The fog is always different here. It floats in and out and sometimes disappears but today it moves like a leopard, the sky peeking through like reverse spots. The spots on leopards are called rosettes because they resemble the shape of a rose. Fog spots open and close, as they come together and let go.
Now the fog momentarily changes course. It lines up like a spine.
I’m very aware of my own spine because I’ve now had two Alexander Technique sessions. I chose to begin this work because I realized we are living in times where we have to speak. I need to loosen up my vocal cords, release my throat and neck and look around like an animal on the savanna emerging from the woods. I need to be clear on predator and prey, and nourish my energy for pouncing strength.
This morning I’m with this quote from Anne Frank:
“Terrible things are happening outside. At any time of night and day, poor helpless people are being dragged out of their homes… Families are torn apart: men, women and children are separated. Children come home from school to find their parents have disappeared.”
And it’s happening here, in this country, in 2019.
I was speaking with a friend from Toastmasters this week. I left the club a few years ago to focus on my book.
My friend said the club is now filled with people in their forties which is good as our club was on the elderly side but she said these younger people don’t know history we lived through and take for granted.
They didn’t live through the Vietnam era. They didn’t watch the news every night on TV, the same news that everyone in the country watched. They didn’t eat dinner seeing body bags coming home. They didn’t live when there was a draft so the military was made up of a range of backgrounds and ethnicities. Everyone was invested in whether their draft number was high or low.
Eliminating the draft changed the composition of the military, and in addition, war has become, even more dramatically, a money-making enterprise. Blackwater, a privately owned military company, makes money paying mercenaries to fight without allegiance to ethics or cause.
Today the photo of Melania holding a baby orphaned in the mass shooting in El Paso is shocking. She and Trump are smiling as he does a thumbs-up. Thumbs up for what? What can they be thinking? What don’t they understand?
Richard Rohr, a Franciscan friar, shares this today in his daily meditation from the Center for Action and Contemplation. He is encouraging each of us to honor our inner mystic, bring it forth.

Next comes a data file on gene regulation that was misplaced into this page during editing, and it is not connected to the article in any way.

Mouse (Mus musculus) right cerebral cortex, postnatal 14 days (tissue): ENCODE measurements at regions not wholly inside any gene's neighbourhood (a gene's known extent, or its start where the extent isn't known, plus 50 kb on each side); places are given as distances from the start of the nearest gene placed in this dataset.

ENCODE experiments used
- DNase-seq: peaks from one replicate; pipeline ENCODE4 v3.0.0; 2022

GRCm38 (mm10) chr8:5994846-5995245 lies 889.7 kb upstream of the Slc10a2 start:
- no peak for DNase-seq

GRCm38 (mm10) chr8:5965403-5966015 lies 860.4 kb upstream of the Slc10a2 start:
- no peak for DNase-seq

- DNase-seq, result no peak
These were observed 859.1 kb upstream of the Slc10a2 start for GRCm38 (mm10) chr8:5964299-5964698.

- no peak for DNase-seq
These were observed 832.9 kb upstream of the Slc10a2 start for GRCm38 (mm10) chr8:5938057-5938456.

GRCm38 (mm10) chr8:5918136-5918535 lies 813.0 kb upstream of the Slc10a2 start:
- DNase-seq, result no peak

Episcopal priest Matthew Fox writes:
The crises we find ourselves in as a species require that as a species we shake up all our institutions—including our religious ones—and reinvent them. Change is necessary for our survival, and we often turn to the mystics at critical times like this. Jung said: “Only the mystics bring creativity into religion.” Jesus was a mystic shaking up his religion and the Roman empire; Buddha was a mystic who shook up the prevailing Hinduism of his day; Gandhi was a mystic shaking up Hinduism and challenging the British Empire; and Martin Luther King, Jr. shook up his tradition and America’s segregationist society. The mystics walk their talk and talk (often in memorable poetic phraseology) their walk.
Rohr writes that Howard Thurman (1900–1981) was “a mystic who sought to make peace between religions and founded the first major interracial, interfaith church in the United States, urged people to “listen for the sound of the genuine.” Rohr shares excerpts from one of Thurman’s talks.
There is something in everyone of you that waits, listens for the sound of the genuine in yourself and if you can not hear it, you will never find whatever it is for which you are searching and if you hear it and then do not follow it, it was better that you had never been born. . . .
Sometimes there is so much traffic going on in your minds, so many different kinds of signals . . . and you are buffeted by these and in the midst of all of this you have got to find out what your name is. Who are you? . . .
Now there is something in everybody that waits and listens for the sound of the genuine in other people. . . . I must wait and listen for the sound of the genuine in you. . . .
Now if I hear the sound of the genuine in me and if you hear the sound of the genuine in you it is possible for me to go down in me and come up in you. So that when I look at myself through your eyes having made that pilgrimage, I see in me what you see in me and the wall that separates and divides will disappear and we will become one because the sound of the genuine makes the same music.
I have wanted to avoid politics on this blog, but when I asked my friend how she brought Vietnam into Toastmasters where politics is forbidden, she said Vietnam was not a political issue. It was a moral one.
When Rodin conceived a sculpture that would depict the poet Dante, he didn’t realize it would evolve beyond representing Dante to representing all poets and creators. May we do the same!